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VPS behind a regular NAT with access to its router
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VPS behind a regular NAT with access to its router

robertsdotpmrobertsdotpm Member
edited May 26 in Requests

Hello, I am a software engineer developing peer-to-peer networking code and I'm very interested to see if any hosts could hook me up with a shell on a device behind a regular, consumer-grade router (or perhaps a router with a ubiquitous firmware like Open-WRT.) It would be ideal if I had access to the router; it supported UPnP; and supported IPv4 and IPv6.

I am aware of hosts that offer 'NATed VPS' but they usually control how ports are assigned to the VPS and I would need to have a regular NAT for testing port opening and NAT traversal code. It would also be an advantage if I could get multiple offers in geographically distant locations as P2P code needs two to tango.

I will be sending minimal traffic on these devices and only require that they be able to run Python 3 without running out resources. By the way: if anyone wants to self-host me on their own LAN then I have no requirement for this to be commercially hosted (as long as you own the computers of course!) It would actually be better if this were hosted by regular users and not in a data center so I could test more realistic networking conditions.

Thanks for reading!

Comments

  • Just buy a 911.re package and you can have all the residential compromised computers you want.

  • fynixfynix Member

    @dane_doherty said: you can have all the residential compromised computers you want

    And you are suggesting this?

  • Peppery9Peppery9 Member

    Sounds shady.

    Congrats on your first post!

  • @Peppery9 said:
    Sounds shady.

    Congrats on your first post!

    Why does it sound shady? I'm developing open source software and have already released code for peer-to-peer networking in the past. Such code is useful for a range of use-cases like: peer-to-peer calling, video game servers, distributed CDNs, file sharing, and even financial ledgers. But unfortunately, the only real way to test this kind of code is to see how it interacts with the kind of routers home users will have. In the past I've used cloud virtualization like ESXi to setup virtual routers, but this approach is very complex and time consuming to do. I am hoping for something simpler.

    @dane_doherty said:
    Just buy a 911.re package and you can have all the residential compromised computers you want.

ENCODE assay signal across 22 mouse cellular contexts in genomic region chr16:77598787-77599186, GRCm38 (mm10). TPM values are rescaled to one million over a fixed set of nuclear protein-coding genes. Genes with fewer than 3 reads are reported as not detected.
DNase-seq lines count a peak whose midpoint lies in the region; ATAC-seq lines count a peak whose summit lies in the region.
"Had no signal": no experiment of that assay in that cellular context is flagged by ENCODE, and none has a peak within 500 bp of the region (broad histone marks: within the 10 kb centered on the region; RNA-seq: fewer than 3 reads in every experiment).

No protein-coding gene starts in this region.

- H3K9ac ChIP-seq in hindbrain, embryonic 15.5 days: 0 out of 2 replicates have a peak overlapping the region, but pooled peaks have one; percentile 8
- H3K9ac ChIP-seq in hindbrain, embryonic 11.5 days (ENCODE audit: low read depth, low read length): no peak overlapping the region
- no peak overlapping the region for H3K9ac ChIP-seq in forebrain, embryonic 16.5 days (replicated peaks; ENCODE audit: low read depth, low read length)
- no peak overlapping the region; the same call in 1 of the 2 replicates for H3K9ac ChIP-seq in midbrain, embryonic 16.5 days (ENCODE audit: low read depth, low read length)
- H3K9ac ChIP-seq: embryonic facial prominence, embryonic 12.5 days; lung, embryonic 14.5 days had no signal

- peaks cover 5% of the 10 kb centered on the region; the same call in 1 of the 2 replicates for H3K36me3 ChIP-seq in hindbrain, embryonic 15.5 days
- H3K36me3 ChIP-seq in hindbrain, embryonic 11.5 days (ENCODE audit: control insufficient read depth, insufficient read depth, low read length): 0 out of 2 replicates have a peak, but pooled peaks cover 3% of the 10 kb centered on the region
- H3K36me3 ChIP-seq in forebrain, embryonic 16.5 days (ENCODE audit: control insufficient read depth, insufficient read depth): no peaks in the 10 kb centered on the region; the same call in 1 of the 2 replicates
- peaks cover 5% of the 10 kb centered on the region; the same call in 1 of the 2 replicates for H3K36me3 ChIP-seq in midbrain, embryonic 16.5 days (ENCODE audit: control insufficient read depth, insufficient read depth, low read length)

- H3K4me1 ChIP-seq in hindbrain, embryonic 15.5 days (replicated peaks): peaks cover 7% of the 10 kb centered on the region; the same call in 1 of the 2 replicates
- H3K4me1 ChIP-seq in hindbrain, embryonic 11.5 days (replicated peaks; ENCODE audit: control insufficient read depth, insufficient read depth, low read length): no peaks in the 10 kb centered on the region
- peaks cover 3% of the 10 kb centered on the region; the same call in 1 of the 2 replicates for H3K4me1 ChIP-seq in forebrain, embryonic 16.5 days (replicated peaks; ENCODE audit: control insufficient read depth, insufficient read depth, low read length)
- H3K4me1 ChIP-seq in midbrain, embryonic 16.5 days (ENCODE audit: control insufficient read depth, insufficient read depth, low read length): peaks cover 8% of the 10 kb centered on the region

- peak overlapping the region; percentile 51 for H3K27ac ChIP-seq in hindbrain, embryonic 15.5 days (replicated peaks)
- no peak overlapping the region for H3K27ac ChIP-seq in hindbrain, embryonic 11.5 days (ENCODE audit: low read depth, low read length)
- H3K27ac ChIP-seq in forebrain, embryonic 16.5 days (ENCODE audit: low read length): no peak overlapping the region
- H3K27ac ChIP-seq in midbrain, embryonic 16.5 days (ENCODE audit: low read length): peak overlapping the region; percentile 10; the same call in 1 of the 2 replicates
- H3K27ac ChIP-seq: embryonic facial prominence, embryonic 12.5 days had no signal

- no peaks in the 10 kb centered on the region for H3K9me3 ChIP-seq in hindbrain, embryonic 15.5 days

I'm not interested in doing anything illegal. There is nothing illegal about peer-to-peer networking...

  • ralfralf Member

    Surely you could test exactly what you want by getting two VPS that support nested virtualisation. You would then also be able to control what the NAT is doing and experiment with different setups.

  • Haha, "recommend"? No, no. They are terrible. I'm quite sure their official client is malware (despite having code signing which is impressive for such shady operation).

    But in the end:

    • they mostly deliver what they promise
    • I think at this point they have no real competitors remaining
  • taizitaizi Member

    they are a good provider at this price level, for better quality, pay more money.

  • While part of me wants to say hell yeah you can use a RPI4 behind one of my extra routers, another, more intelligent, part of me is skeptical about giving a random person use of my home internet connection.

    Interesting request though.

  • @BlazinDimes said:
    While part of me wants to say hell yeah you can use a RPI4 behind one of my extra routers, another, more intelligent, part of me is skeptical about giving a random person use of my home internet connection.

    Interesting request though.

    It's okay, I understand. It seems like there are also no hosts that support this kind of thing. I think I will have to do what that other user suggested and just setup all the virtualization and networking myself.

  • @robertsdotpm said:
    I think I will have to do what that other user suggested and just setup all the virtualization and networking myself.

    That's the conclusion 99% of us immediately came to. Most devs I know would just do this at home and have the most efficient test setup. It's too easy to get cheap and basic NAT routers.

  • @TimboJones said:

    @robertsdotpm said:
    I think I will have to do what that other user suggested and just setup all the virtualization and networking myself.

    That's the conclusion 99% of us immediately came to. Most devs I know would just do this at home and have the most efficient test setup. It's too easy to get cheap and basic NAT routers.